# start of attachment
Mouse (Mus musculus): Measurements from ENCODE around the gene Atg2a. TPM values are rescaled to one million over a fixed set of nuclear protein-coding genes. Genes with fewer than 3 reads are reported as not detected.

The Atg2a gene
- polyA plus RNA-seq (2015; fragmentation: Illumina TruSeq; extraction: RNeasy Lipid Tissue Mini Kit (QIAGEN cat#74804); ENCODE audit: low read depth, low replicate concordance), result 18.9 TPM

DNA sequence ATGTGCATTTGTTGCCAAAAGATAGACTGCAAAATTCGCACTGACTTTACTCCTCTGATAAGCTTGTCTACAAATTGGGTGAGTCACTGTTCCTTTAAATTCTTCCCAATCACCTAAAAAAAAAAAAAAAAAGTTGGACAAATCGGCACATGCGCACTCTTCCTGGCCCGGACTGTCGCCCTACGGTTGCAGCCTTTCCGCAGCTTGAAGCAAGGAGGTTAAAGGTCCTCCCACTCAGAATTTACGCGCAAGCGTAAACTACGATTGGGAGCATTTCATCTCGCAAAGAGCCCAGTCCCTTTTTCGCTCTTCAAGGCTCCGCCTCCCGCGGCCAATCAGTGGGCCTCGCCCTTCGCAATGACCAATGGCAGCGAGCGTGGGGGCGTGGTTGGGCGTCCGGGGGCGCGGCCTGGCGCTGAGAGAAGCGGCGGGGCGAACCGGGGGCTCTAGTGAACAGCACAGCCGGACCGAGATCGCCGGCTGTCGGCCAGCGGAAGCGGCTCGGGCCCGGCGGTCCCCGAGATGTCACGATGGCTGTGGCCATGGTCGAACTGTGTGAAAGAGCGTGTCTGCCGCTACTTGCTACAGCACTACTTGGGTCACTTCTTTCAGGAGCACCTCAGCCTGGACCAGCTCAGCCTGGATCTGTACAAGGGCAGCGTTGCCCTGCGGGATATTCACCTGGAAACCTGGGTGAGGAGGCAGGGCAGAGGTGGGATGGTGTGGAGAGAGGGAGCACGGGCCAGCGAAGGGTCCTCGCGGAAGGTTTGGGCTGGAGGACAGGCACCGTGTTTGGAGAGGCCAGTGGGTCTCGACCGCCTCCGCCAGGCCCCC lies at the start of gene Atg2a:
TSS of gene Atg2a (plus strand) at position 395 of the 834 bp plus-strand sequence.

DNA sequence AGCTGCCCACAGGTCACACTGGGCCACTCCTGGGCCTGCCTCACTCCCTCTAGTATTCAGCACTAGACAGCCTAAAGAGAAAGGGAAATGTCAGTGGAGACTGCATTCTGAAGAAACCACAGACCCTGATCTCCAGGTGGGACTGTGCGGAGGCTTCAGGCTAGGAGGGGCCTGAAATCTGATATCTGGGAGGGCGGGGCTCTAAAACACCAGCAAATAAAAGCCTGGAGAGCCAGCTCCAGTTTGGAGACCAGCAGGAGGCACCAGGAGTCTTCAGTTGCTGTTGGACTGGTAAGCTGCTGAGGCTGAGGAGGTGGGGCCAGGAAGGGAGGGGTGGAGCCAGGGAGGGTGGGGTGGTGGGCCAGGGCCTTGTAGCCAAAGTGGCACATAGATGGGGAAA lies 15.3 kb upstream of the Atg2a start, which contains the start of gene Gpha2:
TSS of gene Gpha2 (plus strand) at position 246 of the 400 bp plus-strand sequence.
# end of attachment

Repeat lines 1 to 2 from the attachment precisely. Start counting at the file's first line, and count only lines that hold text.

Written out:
Mouse (Mus musculus): Measurements from ENCODE around the gene Atg2a. TPM values are rescaled to one million over a fixed set of nuclear protein-coding genes. Genes with fewer than 3 reads are reported as not detected.

The Atg2a gene